Much has been made in the last six months over the extent to which local government has started to engage with the government’s cloud-first agenda.
With headlines pronouncing that IT heads are shunning G-Cloud and potentially losing money from failing to adopt cloud solutions you might be forgiven for thinking local government was stuffed full of Canute-like figures, resisting the tide of change that is washing through the public sector as a whole.
A closer look behind the headlines shows quite a different picture however.
Take, for instance, the survey by iGov. This poll of senior officers from local authorities found that just under one in five of local authorities (19%) were already using G-Cloud and a further third (35%) planned to do so in the future. That means just two years on from the launch of G-Cloud just over one in two local authorities is aware of the procurement platform. I’d say that is pretty impressive, particularly as G-Cloud was not even initially designed as a solution for local government.
Another interesting survey referenced in the articles comes from IT supplier Bull.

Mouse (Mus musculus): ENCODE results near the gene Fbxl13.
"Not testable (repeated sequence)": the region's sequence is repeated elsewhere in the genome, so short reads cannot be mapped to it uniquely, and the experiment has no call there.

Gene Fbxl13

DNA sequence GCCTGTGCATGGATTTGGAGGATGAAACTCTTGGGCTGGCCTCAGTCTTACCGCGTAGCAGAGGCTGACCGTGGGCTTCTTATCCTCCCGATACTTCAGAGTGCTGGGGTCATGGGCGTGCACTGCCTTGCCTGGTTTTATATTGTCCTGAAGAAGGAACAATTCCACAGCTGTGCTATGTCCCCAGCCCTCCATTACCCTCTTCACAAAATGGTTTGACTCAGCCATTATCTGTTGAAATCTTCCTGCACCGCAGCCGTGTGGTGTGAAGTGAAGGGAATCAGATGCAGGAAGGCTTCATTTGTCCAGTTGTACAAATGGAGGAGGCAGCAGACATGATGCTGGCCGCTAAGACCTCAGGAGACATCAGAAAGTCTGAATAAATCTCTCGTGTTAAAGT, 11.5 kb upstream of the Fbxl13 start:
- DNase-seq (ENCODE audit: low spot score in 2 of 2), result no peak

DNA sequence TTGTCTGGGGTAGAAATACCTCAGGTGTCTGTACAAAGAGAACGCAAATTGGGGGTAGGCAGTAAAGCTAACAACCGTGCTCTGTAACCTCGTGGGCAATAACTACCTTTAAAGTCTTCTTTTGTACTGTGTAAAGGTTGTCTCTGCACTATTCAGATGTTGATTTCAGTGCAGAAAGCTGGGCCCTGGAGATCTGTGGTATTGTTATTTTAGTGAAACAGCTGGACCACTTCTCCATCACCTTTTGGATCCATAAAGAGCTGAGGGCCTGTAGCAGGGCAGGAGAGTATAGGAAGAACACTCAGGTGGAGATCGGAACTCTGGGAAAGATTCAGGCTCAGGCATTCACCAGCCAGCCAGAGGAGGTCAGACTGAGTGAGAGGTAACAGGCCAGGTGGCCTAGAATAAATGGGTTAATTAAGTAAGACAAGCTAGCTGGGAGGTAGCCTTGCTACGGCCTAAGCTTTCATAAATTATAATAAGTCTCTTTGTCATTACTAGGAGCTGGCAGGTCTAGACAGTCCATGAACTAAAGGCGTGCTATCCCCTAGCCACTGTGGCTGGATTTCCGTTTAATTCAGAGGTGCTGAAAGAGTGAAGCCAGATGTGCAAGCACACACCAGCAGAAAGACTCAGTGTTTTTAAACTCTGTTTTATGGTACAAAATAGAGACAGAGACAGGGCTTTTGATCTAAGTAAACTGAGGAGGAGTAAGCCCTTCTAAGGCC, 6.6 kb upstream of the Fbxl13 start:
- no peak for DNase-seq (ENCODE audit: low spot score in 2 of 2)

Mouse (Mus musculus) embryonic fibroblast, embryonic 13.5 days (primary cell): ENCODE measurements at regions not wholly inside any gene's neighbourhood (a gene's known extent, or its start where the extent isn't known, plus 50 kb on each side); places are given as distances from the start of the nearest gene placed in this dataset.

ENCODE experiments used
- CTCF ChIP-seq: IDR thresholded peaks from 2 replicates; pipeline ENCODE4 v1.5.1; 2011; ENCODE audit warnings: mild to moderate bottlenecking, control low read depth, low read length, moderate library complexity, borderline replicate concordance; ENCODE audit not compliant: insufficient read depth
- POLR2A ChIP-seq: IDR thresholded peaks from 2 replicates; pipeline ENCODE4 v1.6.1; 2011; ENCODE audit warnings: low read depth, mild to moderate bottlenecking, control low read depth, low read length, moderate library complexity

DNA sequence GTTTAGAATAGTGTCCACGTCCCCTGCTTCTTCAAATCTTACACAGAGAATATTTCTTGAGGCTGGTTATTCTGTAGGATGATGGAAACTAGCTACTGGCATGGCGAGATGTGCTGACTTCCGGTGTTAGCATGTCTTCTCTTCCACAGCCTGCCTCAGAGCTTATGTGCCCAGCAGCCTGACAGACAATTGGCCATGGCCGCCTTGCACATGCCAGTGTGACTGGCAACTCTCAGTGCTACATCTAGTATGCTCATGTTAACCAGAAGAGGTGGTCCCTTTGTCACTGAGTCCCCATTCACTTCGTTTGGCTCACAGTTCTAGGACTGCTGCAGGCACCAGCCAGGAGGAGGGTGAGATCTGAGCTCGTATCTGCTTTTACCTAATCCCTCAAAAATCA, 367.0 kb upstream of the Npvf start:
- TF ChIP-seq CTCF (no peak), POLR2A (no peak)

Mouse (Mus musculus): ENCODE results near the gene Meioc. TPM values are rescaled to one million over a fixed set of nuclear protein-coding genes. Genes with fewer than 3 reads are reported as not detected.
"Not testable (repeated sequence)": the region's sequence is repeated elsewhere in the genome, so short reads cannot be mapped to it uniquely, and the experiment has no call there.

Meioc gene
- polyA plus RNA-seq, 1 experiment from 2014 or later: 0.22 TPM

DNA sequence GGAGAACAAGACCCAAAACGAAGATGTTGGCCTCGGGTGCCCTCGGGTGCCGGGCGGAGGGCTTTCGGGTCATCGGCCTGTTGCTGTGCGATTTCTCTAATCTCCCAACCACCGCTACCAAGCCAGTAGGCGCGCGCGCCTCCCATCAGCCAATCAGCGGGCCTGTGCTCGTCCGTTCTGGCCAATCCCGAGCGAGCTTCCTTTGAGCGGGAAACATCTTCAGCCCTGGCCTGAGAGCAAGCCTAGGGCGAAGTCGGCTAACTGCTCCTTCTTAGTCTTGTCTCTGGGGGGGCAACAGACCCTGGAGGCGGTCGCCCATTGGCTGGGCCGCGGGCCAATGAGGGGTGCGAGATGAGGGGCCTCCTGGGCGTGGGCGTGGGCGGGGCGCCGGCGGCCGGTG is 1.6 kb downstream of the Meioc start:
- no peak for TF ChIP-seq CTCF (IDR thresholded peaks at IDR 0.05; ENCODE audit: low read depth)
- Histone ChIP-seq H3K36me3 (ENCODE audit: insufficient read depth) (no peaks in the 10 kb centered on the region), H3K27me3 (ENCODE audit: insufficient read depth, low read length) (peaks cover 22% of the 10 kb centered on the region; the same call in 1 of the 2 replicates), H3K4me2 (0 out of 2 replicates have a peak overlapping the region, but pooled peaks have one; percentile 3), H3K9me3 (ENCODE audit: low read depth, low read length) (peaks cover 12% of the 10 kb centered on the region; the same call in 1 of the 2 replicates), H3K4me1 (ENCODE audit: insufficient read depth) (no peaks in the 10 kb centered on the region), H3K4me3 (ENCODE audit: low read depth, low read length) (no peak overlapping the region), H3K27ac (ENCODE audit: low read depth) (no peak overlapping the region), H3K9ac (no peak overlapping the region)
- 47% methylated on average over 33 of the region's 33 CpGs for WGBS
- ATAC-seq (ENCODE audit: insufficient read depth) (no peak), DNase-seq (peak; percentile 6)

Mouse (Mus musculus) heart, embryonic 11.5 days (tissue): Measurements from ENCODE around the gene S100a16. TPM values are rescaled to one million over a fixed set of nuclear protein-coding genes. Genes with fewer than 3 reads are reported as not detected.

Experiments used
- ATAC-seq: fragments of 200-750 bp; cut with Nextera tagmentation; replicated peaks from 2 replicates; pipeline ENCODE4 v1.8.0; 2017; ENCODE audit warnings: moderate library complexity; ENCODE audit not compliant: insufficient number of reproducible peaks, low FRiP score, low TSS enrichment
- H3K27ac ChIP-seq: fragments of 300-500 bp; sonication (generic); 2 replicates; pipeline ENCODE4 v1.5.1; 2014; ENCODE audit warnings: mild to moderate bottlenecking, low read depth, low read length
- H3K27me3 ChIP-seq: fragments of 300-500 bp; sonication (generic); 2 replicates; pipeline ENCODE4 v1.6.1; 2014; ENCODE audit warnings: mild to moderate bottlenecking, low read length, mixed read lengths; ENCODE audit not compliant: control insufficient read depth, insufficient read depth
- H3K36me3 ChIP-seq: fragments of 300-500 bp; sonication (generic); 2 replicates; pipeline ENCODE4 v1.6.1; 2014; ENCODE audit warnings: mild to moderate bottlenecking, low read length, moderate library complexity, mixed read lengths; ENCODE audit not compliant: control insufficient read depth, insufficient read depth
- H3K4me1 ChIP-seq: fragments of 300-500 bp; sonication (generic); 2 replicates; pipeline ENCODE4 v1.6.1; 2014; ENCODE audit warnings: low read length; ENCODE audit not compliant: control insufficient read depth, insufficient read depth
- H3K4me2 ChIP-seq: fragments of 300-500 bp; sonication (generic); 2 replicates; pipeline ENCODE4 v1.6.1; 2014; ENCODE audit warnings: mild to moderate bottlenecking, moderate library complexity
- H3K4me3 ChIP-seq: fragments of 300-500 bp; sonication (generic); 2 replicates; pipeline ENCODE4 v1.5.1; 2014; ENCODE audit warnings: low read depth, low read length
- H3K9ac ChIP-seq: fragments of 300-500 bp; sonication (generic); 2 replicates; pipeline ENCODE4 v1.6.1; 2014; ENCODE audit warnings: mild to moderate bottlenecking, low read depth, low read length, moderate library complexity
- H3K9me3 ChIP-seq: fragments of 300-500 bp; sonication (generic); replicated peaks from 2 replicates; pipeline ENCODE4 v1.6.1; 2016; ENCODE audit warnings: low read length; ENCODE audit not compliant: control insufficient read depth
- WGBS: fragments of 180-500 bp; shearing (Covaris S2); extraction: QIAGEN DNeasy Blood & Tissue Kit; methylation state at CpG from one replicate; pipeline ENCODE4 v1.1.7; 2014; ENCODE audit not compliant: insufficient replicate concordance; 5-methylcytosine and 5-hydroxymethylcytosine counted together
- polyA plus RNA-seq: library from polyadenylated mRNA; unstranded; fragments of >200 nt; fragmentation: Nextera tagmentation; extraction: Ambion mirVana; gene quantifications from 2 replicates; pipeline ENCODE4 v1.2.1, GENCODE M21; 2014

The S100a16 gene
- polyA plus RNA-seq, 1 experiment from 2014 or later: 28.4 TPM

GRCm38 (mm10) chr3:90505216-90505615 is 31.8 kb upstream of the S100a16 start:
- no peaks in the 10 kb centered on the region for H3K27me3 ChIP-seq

Through freedom of information requests, they established that only 1% of the annual £440m spend in local government had gone through G-Cloud. The problem is that the year in question for the research was 2012-13: the launch year for G-Cloud, where there were fewer services and suppliers on the platform. What’s more, any spend falling outside of this window was invisible. Hardly surprising then, that figure in the survey was so low, relative to total IT spend.
The true picture around cloud adoption in local government is, as you might expect, much more nuanced.
One person who knows more than most about this is Rocco Lebellarte, CIO at Royal Borough of Windsor and Maidenhead. Rocco shared his experience of migrating his organisation’s IT to the cloud at our recent Public Sector Cloud event in Westminster.
The first point he made is that much of the important work around cloud migration happens before a penny is spent on procurement. This is the development of a business case, auditing existing systems and planning what will be migrated and when. Rocco told us that this process was measured in years rather than months.
The second point he made was that it is wrong for local government to blindly follow the path to cloud. While in most cases cloud computing can save money and transform the way organisations work and deliver services, there will also be instances where the benefits don’t currently add-up.
So to say that local government is turning its back on the cloud simply isn’t true.
In fact, from what we see, local government is a place where some truly ambitious cloud-driven change is taking place, like that delivered by Rocco.
It’s just that in order to be delivered effectively it takes time, planning and solid business case before the investment can be made.